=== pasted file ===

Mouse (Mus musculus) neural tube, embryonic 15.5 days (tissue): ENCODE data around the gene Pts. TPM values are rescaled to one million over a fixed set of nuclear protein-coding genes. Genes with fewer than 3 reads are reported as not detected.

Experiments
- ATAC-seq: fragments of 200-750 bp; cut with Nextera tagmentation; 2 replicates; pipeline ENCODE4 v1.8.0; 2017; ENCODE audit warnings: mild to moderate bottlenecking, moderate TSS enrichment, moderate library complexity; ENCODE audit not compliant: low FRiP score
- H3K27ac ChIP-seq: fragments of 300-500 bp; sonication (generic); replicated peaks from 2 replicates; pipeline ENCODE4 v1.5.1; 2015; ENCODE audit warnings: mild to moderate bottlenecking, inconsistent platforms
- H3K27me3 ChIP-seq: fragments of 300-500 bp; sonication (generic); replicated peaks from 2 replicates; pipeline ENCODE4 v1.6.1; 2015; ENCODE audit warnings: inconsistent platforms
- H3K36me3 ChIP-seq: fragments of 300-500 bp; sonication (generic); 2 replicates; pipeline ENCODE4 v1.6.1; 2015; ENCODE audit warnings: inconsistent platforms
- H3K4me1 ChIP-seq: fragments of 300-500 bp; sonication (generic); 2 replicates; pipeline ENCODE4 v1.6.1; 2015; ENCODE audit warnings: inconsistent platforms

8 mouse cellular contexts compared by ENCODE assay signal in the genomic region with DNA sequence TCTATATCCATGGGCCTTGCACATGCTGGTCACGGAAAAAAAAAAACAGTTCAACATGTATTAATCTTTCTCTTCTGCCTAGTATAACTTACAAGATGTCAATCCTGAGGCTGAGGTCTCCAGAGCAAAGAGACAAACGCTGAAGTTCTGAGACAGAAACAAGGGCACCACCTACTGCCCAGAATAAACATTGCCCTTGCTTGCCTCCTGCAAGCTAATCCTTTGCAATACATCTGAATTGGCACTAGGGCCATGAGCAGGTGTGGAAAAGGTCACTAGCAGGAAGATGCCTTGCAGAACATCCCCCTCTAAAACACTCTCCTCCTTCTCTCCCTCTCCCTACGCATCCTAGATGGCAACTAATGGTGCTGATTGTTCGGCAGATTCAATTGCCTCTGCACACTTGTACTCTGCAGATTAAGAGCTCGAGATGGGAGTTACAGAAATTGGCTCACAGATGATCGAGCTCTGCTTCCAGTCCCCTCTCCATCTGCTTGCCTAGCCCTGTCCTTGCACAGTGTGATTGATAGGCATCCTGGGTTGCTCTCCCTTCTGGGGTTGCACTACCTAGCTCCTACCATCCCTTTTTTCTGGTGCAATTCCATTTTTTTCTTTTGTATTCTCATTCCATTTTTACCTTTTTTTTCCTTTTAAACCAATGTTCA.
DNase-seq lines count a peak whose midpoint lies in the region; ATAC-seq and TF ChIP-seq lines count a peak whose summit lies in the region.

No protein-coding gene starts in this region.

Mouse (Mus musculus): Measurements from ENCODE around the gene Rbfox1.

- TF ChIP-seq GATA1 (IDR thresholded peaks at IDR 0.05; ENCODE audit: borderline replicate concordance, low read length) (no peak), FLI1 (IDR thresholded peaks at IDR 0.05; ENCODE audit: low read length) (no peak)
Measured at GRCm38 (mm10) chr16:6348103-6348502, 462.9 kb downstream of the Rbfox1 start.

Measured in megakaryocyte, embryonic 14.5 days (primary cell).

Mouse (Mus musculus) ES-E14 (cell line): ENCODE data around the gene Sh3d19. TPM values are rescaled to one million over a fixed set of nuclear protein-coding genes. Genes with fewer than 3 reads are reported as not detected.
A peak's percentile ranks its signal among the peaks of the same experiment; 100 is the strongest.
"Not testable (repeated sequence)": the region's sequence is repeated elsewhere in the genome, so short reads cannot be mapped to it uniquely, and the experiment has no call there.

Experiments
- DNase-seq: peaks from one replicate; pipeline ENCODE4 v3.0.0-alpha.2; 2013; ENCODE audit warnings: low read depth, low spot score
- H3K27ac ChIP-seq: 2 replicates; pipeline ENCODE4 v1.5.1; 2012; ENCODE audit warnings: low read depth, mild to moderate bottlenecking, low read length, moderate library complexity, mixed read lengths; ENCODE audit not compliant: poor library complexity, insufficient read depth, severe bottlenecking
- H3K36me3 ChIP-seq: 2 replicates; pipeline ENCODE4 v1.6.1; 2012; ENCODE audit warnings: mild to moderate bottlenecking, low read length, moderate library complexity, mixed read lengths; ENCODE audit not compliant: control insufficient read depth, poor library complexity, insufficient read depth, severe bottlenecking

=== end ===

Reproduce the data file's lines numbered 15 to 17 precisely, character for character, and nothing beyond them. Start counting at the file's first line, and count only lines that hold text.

Mouse (Mus musculus) ES-E14 (cell line): ENCODE data around the gene Sh3d19. TPM values are rescaled to one million over a fixed set of nuclear protein-coding genes. Genes with fewer than 3 reads are reported as not detected.
A peak's percentile ranks its signal among the peaks of the same experiment; 100 is the strongest.
"Not testable (repeated sequence)": the region's sequence is repeated elsewhere in the genome, so short reads cannot be mapped to it uniquely, and the experiment has no call there.